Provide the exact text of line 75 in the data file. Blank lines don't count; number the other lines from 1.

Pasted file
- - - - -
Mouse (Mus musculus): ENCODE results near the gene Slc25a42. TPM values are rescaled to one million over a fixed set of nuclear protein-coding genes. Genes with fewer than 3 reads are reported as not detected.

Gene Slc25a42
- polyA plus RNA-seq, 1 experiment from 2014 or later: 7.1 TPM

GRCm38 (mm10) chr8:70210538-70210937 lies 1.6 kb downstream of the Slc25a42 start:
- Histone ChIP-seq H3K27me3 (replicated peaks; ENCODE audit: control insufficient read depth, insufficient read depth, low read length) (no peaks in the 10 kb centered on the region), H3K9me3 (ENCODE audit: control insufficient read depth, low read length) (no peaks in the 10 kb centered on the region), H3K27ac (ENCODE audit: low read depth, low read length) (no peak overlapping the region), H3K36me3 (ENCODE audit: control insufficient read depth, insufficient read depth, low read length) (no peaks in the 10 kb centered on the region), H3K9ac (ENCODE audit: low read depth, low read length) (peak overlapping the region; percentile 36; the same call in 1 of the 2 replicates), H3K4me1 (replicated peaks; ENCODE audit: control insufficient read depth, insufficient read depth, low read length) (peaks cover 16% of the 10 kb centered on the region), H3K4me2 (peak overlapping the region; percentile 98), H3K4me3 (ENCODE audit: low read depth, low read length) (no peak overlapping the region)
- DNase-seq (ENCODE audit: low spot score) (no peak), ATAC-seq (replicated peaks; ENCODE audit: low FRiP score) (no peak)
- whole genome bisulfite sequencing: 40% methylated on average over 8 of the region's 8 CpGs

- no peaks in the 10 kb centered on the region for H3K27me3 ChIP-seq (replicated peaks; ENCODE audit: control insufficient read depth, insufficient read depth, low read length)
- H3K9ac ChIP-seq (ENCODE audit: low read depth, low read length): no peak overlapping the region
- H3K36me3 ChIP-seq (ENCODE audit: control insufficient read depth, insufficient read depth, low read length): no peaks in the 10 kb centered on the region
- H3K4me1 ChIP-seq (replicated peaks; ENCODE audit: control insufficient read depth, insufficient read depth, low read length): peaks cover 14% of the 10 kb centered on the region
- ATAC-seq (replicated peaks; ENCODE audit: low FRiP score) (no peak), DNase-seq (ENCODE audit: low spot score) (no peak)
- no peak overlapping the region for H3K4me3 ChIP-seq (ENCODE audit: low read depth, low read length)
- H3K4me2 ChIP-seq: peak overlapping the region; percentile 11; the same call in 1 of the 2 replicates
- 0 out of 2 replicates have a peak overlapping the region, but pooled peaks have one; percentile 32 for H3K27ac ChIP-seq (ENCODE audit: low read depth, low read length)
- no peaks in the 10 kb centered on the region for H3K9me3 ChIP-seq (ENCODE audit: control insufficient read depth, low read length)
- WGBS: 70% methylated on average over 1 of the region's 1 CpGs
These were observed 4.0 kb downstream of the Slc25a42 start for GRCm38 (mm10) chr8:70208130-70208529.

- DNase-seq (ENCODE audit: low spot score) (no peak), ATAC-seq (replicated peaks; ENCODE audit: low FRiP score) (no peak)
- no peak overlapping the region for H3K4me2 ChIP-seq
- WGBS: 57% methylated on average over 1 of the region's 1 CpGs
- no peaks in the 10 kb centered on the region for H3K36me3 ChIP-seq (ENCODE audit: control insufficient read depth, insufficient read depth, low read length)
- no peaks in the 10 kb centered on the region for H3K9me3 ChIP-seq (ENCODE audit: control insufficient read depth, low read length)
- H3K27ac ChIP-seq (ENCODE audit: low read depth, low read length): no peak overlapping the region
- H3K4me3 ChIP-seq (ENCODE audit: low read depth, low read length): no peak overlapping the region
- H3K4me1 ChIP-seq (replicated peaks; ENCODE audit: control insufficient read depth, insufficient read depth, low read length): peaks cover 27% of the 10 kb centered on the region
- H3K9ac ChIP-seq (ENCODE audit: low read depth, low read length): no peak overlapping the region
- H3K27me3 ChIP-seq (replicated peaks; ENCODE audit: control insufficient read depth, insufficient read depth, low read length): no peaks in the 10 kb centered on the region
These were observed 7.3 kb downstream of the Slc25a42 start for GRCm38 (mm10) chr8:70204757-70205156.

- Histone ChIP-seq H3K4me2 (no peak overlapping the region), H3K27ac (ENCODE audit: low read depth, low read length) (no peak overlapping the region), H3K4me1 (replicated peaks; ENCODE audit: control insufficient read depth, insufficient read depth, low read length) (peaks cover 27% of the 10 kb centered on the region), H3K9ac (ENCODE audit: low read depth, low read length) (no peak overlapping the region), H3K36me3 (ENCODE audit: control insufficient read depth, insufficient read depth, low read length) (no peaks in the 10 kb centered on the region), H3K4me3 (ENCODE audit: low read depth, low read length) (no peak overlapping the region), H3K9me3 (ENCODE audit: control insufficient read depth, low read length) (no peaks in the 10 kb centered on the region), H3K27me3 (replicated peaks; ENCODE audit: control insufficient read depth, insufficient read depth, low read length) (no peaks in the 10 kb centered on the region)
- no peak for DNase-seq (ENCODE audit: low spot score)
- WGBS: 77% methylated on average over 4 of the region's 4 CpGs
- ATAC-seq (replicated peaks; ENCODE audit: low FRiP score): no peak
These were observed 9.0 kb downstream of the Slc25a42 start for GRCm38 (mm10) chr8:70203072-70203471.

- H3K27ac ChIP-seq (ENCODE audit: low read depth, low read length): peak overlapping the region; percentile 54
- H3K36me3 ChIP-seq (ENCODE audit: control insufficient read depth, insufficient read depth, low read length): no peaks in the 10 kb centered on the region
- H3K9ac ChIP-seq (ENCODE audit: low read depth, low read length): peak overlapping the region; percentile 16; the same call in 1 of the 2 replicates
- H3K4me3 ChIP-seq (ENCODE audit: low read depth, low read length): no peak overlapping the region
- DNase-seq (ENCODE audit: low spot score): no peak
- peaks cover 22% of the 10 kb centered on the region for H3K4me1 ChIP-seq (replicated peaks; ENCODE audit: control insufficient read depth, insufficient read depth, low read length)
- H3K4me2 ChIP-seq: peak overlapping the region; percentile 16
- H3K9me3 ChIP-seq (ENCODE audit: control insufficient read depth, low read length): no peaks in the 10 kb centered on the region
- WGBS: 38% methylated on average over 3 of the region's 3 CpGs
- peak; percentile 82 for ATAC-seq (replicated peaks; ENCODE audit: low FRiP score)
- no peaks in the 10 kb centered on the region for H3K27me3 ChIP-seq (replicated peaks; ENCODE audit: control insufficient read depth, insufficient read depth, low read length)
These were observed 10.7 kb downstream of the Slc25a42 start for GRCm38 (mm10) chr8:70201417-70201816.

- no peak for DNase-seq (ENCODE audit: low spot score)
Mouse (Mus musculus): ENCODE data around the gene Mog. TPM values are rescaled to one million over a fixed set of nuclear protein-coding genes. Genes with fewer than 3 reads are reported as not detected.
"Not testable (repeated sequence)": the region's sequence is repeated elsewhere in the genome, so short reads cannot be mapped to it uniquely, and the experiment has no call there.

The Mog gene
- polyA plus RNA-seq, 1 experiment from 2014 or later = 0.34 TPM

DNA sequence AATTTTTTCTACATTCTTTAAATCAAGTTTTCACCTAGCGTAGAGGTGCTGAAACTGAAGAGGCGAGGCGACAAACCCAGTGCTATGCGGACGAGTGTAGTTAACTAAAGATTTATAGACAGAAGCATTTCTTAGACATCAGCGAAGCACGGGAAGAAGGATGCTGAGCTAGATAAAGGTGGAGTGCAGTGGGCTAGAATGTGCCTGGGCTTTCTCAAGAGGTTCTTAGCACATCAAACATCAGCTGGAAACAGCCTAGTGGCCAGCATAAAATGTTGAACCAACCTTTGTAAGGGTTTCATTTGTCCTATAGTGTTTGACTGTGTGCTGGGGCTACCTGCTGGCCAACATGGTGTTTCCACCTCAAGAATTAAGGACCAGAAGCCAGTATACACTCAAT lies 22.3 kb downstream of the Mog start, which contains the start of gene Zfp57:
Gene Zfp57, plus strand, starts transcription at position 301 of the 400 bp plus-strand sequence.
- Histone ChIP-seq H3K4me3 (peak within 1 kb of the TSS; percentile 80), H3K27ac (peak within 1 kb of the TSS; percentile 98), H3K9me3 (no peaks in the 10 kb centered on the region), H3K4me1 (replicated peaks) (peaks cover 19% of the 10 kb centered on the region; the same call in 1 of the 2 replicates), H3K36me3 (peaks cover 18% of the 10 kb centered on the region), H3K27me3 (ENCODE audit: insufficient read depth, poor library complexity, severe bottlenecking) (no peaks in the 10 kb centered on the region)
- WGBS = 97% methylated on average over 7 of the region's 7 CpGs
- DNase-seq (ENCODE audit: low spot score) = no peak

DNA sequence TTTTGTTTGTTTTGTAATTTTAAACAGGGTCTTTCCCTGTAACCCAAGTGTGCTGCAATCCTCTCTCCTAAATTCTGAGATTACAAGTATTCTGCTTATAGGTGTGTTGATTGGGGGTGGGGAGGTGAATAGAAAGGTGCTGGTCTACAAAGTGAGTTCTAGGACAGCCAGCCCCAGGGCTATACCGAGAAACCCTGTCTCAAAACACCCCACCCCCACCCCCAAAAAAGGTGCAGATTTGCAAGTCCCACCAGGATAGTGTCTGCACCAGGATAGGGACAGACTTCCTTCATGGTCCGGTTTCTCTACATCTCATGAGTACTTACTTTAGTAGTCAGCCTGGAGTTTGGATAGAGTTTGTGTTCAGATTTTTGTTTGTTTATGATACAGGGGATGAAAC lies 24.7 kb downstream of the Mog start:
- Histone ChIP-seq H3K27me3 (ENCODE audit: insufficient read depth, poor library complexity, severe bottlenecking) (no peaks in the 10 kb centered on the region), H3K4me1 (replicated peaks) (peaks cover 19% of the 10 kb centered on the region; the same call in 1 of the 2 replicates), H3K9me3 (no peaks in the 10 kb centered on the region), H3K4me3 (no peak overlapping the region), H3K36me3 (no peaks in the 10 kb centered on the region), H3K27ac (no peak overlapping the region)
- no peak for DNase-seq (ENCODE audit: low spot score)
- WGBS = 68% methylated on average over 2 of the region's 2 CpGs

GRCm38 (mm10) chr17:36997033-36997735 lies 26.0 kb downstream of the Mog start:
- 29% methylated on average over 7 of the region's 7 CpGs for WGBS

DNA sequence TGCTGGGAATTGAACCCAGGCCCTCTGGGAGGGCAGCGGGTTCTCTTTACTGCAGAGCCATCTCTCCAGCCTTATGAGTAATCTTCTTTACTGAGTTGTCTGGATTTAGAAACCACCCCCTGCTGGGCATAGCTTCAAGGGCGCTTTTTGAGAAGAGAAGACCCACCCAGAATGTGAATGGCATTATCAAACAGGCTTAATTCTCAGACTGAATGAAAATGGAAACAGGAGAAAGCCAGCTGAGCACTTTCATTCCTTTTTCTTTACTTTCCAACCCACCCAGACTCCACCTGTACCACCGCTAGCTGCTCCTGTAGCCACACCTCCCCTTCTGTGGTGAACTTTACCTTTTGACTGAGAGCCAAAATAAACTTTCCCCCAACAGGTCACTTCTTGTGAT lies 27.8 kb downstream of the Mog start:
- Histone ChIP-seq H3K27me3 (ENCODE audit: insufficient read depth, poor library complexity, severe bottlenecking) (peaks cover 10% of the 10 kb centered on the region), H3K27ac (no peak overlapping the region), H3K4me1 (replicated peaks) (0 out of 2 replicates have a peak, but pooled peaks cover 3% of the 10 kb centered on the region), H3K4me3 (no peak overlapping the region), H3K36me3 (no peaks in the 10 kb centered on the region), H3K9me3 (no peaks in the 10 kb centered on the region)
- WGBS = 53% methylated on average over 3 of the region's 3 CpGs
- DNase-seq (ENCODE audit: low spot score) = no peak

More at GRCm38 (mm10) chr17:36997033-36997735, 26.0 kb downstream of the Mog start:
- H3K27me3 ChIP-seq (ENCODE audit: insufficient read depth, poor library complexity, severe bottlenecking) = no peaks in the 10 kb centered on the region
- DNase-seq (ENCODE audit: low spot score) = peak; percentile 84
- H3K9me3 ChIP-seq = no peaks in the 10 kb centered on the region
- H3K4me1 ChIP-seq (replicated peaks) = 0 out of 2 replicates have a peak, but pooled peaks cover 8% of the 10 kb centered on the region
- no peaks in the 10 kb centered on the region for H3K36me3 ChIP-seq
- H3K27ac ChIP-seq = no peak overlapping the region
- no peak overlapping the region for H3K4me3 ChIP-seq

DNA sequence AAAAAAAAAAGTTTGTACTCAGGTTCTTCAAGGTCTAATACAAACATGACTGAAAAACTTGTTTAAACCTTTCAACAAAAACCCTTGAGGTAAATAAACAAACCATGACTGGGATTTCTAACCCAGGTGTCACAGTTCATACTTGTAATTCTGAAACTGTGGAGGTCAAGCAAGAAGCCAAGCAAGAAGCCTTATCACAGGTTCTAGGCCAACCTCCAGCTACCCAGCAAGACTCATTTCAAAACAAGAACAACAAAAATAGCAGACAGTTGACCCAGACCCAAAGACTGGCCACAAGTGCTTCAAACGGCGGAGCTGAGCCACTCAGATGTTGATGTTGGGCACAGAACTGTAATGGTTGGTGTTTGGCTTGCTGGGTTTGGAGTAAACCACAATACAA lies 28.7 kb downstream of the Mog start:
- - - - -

DNA sequence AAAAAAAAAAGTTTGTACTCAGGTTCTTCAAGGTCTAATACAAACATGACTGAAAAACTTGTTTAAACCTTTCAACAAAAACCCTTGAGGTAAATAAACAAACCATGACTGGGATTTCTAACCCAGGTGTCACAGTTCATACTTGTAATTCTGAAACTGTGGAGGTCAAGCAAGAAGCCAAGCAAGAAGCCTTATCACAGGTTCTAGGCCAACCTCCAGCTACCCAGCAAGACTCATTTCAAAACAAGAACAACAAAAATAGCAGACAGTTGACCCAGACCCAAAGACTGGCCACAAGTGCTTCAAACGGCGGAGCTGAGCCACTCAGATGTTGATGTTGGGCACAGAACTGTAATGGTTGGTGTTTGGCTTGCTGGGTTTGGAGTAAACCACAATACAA lies 28.7 kb downstream of the Mog start: